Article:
Earlier this morning, my children were at it again – screaming at the top of their lungs and fighting over something completely mundane, such as a cushion.
This wasn’t a one-off. My children fight and argue countless times a day. If there isn’t a valid reason to argue, they’ll create one – the best so far was an argument over which patch of grass to sit on in the garden. It lasted over an hour.
My son, Alex, is nine and my daughter, Adriana, is four. While I’ll admit the age gap might play a part, I also think it’s personality. They’re both stubborn, want to win, hate losing and hate not being the centre of attention.
On one occasion, Alex did very well in a school test.
“You did brilliantly! You’re so clever!” I said, wrapping him in my arms.
A furious little person with a face like thunder stepped forward.
“And what about me?” Adriana hissed. “Am I not clever too?”
To say we suffer from a little sibling rivalry in our household is putting it lightly. We need two sets of everything – from Lego to a plate of biscuits – otherwise World War 3 will break out. It’s stressful, and not a day goes by that I don’t berate myself and wonder whether I’ve done something wrong.
They seem to loathe each other. I always thought brothers and sisters would love each other and be there for each other
I sometimes gaze with wonder at other people’s children as they hold hands, push each other on swings and share toys. I have to resist the urge to march over, drag the mother aside and ask: “Please, please tell me your secret.”
Adverts and TV programmes don’t help. Children’s channels often show siblings getting along, playing together and looking after each other.
Then I’ll look at my two, rolling around on the floor and yelling.
“Life definitely doesn’t mirror art in this house,” I mutter daily.
One evening, after a particularly difficult day which ended with my kids threatening violence to each other over a single piece of yellow Lego, I collapsed, exhausted on the sofa, head in hands.
“We’re doing something wrong,” I said to my husband, Cornel. “They seem to loathe each other. I always thought brothers and sisters would love each other and be there for each other. They’d fight to the death over a bread stick.”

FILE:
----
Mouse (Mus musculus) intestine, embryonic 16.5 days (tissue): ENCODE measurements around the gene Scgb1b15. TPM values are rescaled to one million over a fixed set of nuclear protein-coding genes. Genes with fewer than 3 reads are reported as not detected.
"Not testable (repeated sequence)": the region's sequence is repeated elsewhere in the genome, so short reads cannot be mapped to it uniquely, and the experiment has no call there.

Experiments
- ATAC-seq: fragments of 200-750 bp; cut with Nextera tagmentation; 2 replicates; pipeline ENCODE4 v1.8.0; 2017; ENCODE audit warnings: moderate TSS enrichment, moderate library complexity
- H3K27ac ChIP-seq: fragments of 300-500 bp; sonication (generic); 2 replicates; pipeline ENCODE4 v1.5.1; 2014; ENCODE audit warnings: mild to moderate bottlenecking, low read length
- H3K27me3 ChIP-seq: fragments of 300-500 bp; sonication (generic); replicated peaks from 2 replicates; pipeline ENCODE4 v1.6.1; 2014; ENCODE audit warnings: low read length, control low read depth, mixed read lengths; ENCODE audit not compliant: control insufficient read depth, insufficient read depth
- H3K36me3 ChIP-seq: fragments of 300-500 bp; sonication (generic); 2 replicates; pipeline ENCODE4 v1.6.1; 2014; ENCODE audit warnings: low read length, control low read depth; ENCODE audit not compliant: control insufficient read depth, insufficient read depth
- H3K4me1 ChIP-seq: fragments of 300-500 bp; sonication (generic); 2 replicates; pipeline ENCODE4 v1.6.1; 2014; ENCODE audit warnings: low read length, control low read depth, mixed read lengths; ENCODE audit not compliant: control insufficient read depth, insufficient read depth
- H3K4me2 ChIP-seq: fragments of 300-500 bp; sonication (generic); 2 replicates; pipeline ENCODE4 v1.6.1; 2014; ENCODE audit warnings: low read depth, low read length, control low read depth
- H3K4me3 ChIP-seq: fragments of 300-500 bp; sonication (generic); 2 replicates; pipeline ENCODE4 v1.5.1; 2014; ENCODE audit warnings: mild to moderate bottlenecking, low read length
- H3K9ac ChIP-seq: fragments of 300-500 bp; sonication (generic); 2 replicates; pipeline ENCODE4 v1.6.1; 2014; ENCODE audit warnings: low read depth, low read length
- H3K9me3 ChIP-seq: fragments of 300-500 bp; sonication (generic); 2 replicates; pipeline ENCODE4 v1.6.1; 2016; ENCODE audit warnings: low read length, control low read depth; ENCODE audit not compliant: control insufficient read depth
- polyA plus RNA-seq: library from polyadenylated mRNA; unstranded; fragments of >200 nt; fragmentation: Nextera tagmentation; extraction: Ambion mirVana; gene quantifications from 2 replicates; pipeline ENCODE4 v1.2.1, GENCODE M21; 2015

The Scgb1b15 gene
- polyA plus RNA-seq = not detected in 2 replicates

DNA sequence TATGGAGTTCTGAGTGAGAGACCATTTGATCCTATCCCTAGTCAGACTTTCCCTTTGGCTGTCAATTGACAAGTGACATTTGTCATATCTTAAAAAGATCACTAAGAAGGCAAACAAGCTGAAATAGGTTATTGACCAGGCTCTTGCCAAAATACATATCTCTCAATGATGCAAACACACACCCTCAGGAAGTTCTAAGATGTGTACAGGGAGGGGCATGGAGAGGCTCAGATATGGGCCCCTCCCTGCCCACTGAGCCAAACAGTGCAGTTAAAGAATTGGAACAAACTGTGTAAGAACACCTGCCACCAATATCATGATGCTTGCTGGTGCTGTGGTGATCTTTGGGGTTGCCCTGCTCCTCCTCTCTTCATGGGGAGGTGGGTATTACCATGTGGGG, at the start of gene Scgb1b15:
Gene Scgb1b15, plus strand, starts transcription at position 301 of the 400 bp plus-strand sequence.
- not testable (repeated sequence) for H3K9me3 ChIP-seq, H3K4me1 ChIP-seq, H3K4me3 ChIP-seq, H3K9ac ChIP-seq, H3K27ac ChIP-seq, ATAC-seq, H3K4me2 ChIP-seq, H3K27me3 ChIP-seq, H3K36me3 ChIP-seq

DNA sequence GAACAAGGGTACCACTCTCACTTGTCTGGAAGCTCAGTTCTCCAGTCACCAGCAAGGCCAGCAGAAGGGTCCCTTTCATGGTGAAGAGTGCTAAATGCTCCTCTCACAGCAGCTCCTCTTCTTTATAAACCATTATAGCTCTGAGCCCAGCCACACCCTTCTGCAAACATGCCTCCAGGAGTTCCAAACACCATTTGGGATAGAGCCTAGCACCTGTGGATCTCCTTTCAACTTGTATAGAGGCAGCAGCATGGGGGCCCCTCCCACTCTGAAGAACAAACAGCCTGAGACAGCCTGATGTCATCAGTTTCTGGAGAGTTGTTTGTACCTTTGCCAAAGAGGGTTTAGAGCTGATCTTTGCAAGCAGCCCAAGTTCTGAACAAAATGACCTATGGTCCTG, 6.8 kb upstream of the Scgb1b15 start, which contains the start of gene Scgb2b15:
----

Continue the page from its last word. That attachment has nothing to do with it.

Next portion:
Cornel simply shrugged. He’s an only child so he doesn’t get it. He had no screaming, no blazing rows, to competition over food, toys or the TV remote.
“I sometimes felt I missed something not having a sibling,” he said, putting his fingers in his ears. “Now, I feel quite lucky.”
Had I done something wrong in raising my kids?
I have a sister, but never remembered us having these kinds of blazing rows and screeching sessions. In fact, although my sister and I too have a five-year age-gap, we became thick as thieves once both in our teens and have been close ever since.
I began to blame myself.
Had I done something wrong in raising my kids?
Should I have been firmer? Should I have had them closer together? Should I call in the United Nations?
What if they continue this way all their lives? Will they never be close? Never have Christmases together or support each other when I’m long gone?
Then the other day I was reading up on sibling rivalry when I found a study which surprised me. Research done by the University of Cambridge found that, rather than being bad for children and families, sibling rivalry is actually good for them.
It said sibling rivalry, arguing and fighting teaches children invaluable social skills, vocabulary and emotional development. It also found that far from denting kids’ self-esteem, competitiveness makes the second child more popular and successful in later life.
In a nutshell, instead of being bad for children, sibling rivalry is a positive thing, teaching them great skills for life.
I almost wept with sheer relief. As I stopped reading and heard the yells from upstairs as my children had yet another blazing row, I automatically stood up, ready to run upstairs, separate them and tell them to stop.
The screeches continued but I simply ignored them
But then I hesitated. I remembered the study. And instead of going upstairs to negotiate a peace process, I calmly walked into the kitchen, closed the doors and made myself a cup of tea.
The screeches continued but I simply ignored them.
It felt liberating.
Of course, since then my children have argued hundreds of times. It’s not always easy to stand back. And in the more hysterical, verging-on-violent episodes, I do step in to separate them.
Adriana’s been known to throw things at Alex with the chilling accuracy of Oddjob, the James Bond villain (the one who used to throw his razor-sharp bowler hat to assassinate enemies). So sometimes intervention is necessary.
My children are even learning another new important skill – the ability to solve the argument between themselves
But, most of the time, I’m learning to let them fight it out. And do you know something?
The arguments do eventually end and fizzle out. In fact, without me getting involved and adding to the heightened tensions by screaming at them to stop, my children are even learning another new important skill – the ability to solve the argument between themselves.
Just a few evenings ago, I was listening in at the door upstairs after another argument and heard Alex say: “Let’s stop this now.”
And another little voice said: “All right, then.”
So tonight, as my kids wrestle over the last piece of crusty bread at the dinner table, or race each other to the bathroom to get there first, or yell over lost Lego, I shall bite my lip and walk away.
After all, their fights, shouting and rivalry are actually good for them.